iNduna (plural: iziNduna) is a Zulu/Xhosa title meaning advisor, great leader, ambassador, headman or commander of a group of warriors. It can also mean spokesperson or mediator, as the iziNduna often acted as a bridge between the people and the king.[1] The title was reserved for senior officials appointed by the king or chief and was awarded to individuals held in high esteem for their qualities of leadership, bravery or service to the community.[2][3] The iziNduna would regularly gather for an indaba to discuss important issues.

Amongst the Ndebele the term was also used to collectively refer to a group of elite soldiers operating under a specific induna.[4]

The term has found widespread use in South African English and Afrikaans, and it is a common reference to boss or lead person.[5] In modern times the terms Chairperson and induna are sometimes used interchangeably.[6]

Notable izinDuna in history edit

  • Leander Starr Jameson, a British physician, was awarded the title of iNduna by the Matabele chief Lobengula after he had successfully treated the chief's gout.
  • Mbopa was an iNduna serving under Shaka. He was one of the main conspirators in Shaka's assassination by his half-brothers Dingane and Umhlangana.
  • Ndlela kaSompisi was a key general to Zulu Kings Shaka and Dingane, and also served as Dingane's inDuna – his chief advisor. Ndlela' repeatedly defied Dingane's request that he assassinate Mpande, half-brother of Shaka and Dingane. By this refusal he preserved the blood line of the Zulu monarchy, as all subsequent Zulu kings were from Mpande's blood line. He was strangled to death for his insubordination.
  • Ntshingwayo kaMahole was the second in command (inDuna) of King Cetshwayo's Army. He was the commanding general who defeated the encamped British Army at the Battle of Isandlwana.
  • Nathaniel Isaacs, a British adventurer, was awarded the title inDuna Incoola (Principal Chief of Natal) by Shaka and was granted large tracts of land.
  • Tinos Rusere, nicknamed the "Rhodesian Induna", was an elected trade union representative of the Rhodesian miners in South Africa. In 1977 he became the trade union inDuna for all Southern African countries.
  • Joseph Leabua Jonathan worked as a mine inDuna (foreman) at Brakpan and eventually became the first Prime Minister of Lesotho.
  • The Sudwala Caves were named after the Swazi inDuna Sudwala.
  • David Livingstone was given authority as a "nduna" in 1852 by Sekeletu, chief of the Kololo, to lead a joint expedition investigating trade routes, starting at Linyanti on the Zambezi river and reaching Luanda on the Atlantic before returning and continuing downstream to Quelimane on the Indian Ocean.[7]

Induna used as name edit

The word Induna is regularly used as a name to indicate something large (the big one) or important:

  • Ntabazinduna (Mountain of the Chiefs) is the name of a hill north of Bulawayo, Zimbabwe.[8] The name stems from the practice of throwing izinDuna who ran afoul of the king down it.[9]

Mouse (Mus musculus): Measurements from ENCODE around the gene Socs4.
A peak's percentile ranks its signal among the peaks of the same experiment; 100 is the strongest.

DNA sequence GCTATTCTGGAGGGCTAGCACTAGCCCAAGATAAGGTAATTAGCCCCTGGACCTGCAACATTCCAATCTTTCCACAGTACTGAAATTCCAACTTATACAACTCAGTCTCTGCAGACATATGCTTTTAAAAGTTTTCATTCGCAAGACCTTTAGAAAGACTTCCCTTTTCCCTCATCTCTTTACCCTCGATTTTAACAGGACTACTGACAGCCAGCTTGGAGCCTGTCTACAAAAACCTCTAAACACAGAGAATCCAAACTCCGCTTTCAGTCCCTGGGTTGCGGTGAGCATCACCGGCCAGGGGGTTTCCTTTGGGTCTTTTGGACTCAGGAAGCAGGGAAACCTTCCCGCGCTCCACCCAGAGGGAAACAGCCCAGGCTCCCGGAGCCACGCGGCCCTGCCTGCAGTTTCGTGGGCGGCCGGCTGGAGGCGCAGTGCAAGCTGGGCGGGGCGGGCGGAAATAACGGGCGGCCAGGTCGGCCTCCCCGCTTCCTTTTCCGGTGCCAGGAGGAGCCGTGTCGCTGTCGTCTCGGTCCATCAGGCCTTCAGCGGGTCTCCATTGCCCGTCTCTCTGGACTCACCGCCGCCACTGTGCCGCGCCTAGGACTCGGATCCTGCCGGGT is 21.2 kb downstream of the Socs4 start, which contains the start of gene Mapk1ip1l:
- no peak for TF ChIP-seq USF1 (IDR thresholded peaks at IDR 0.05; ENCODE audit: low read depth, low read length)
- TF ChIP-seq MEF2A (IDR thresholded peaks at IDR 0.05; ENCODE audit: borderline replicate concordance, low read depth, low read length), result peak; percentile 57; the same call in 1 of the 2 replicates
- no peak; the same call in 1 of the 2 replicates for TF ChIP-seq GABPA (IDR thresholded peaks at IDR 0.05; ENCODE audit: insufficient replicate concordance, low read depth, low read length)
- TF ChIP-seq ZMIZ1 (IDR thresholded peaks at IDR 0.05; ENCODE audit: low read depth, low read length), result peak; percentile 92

• Induna was the name of a racehorse that won the 1930 South Australian Derby.
  • Canada's largest crocodile (14 feet long, weighing more than 1000 pounds) is called Induna. It resides at the Reptilia (zoo) in Vaughan, Ontario.
MV Induna Star
  • In 1899 Winston Churchill (a young war correspondent at the time) escaped from a prison in Pretoria and rode the Induna[10] (a weekly steamer, built in 1891[11] at Aberdeen, UK) from Delagoa Bay to Durban.[12]
  • The SS Induna was the name of a British merchant steamboat (5086BRT) that was sunk during WW2. It was built in 1925 by A. Stephen & Sons Ltd. of Glasgow and torpedoed by the German U-boat Friedrich-Karl Marks (U-376) en route from Reykjavík to Murmansk. Of the 66 people on board, 28 survived and were picked up by a Soviet minesweeper.[13][14]
  • The MV Induna Star was an 81-ton Australian steel ketch.[15] It was captured by the Japanese during WW2 and the men aboard were incarcerated. Some of those men later died in the infamous sinking of the prison ship, the Montevideo Maru by a US submarine.[16][17]

See also edit

References edit

  1. ^ African spirituality that shapes the concept of Ubuntu Archived 6 June 2011 at the Wayback Machine, by M J S Masango, page 6
  2. ^ Induna Award
  3. ^ "About.Com". Archived from the original on 14 March 2008. Retrieved 7 October 2020.
  4. ^ See Ndebele/Shona Rebel Armies of 1896 by Dennis Bishop for examples
  5. ^ Post-Colonial Workplace Regimes in the Engineering Industries of South Africa, Swaziland and Zimbabwe Archived 21 September 2007 at the Wayback Machine, by Andries Bezuidenhout
  6. ^ See Social Assessment of the Amangwane Community Campsite Project[permanent dead link], by Priscilla Wendy Grimster Maud for examples.
  7. ^ Wisnicki, Adrian S.; Ward, Megan (2015). "Livingstone's Life & Expeditions". Livingstone Online. Retrieved 4 March 2022.
  8. ^ Thabas Induna on the World City Database
  9. ^ African Adventures Archived 27 September 2007 at the Wayback Machine, by Lord Baden-Powell
  10. ^ London to Ladysmith via Pretoria Archived 14 March 2008 at the Wayback Machine, by Winston S. Churchill
  11. ^ "Sydney Heritage Fleet Records and Research Centre". Archived from the original on 30 September 2007. Retrieved 7 August 2007.
  12. ^ "The Ships List". Archived from the original on 6 April 2010. Retrieved 9 August 2007.
  13. ^ Allied Ships hit by U-boats
  14. ^ Through Fire and Ice, by Austin Byrne
  15. ^ Darkest Hour: The True Story of Lark Force at Rabaul – Australia's Worst Military Disaster of World War II, by Bruce D. Gamble, page 80
  16. ^ "A Coastwatcher Mission off the coast of Papua". Archived from the original on 8 September 2007. Retrieved 9 August 2007.
  17. ^ People of the Plaque, by Jim Ridges